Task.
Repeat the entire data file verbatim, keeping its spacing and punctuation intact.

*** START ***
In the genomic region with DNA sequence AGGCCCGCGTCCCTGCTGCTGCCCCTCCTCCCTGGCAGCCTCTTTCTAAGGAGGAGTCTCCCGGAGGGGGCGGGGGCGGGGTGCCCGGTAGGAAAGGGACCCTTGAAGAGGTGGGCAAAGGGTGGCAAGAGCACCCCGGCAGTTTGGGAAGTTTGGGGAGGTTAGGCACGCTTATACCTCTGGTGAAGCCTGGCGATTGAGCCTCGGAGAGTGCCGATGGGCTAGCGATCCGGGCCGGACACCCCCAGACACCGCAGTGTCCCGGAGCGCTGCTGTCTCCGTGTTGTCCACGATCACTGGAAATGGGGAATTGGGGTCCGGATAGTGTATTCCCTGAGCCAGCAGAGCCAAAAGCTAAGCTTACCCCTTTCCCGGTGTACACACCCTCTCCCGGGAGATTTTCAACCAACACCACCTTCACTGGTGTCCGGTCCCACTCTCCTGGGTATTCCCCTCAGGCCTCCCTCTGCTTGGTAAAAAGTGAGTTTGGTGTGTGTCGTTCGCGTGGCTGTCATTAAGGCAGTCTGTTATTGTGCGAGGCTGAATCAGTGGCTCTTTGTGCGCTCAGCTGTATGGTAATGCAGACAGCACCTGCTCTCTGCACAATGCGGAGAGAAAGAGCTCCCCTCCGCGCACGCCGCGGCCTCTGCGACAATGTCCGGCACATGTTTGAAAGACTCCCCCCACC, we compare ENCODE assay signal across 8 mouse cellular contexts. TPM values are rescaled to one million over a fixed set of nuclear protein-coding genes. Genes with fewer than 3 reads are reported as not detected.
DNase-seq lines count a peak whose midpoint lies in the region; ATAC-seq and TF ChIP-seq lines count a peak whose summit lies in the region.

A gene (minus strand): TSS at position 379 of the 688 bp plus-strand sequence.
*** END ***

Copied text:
In the genomic region with DNA sequence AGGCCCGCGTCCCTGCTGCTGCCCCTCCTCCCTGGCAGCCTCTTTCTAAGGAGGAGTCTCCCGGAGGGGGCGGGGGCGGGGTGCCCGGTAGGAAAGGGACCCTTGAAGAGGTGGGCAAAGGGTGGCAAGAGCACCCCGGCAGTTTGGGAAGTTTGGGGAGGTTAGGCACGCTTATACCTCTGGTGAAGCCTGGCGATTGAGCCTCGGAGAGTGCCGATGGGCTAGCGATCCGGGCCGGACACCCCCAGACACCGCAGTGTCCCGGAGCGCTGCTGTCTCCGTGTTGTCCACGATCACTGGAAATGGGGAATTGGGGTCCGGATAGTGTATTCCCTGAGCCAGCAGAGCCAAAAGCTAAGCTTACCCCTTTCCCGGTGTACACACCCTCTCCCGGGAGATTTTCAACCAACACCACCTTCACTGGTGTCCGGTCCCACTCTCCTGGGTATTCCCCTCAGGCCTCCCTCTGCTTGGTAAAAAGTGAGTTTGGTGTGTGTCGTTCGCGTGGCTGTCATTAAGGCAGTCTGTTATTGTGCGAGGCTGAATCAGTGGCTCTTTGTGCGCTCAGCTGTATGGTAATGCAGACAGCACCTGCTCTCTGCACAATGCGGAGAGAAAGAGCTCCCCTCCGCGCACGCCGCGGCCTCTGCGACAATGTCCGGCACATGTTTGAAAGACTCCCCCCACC, we compare ENCODE assay signal across 8 mouse cellular contexts. TPM values are rescaled to one million over a fixed set of nuclear protein-coding genes. Genes with fewer than 3 reads are reported as not detected.
DNase-seq lines count a peak whose midpoint lies in the region; ATAC-seq and TF ChIP-seq lines count a peak whose summit lies in the region.

A gene (minus strand): TSS at position 379 of the 688 bp plus-strand sequence.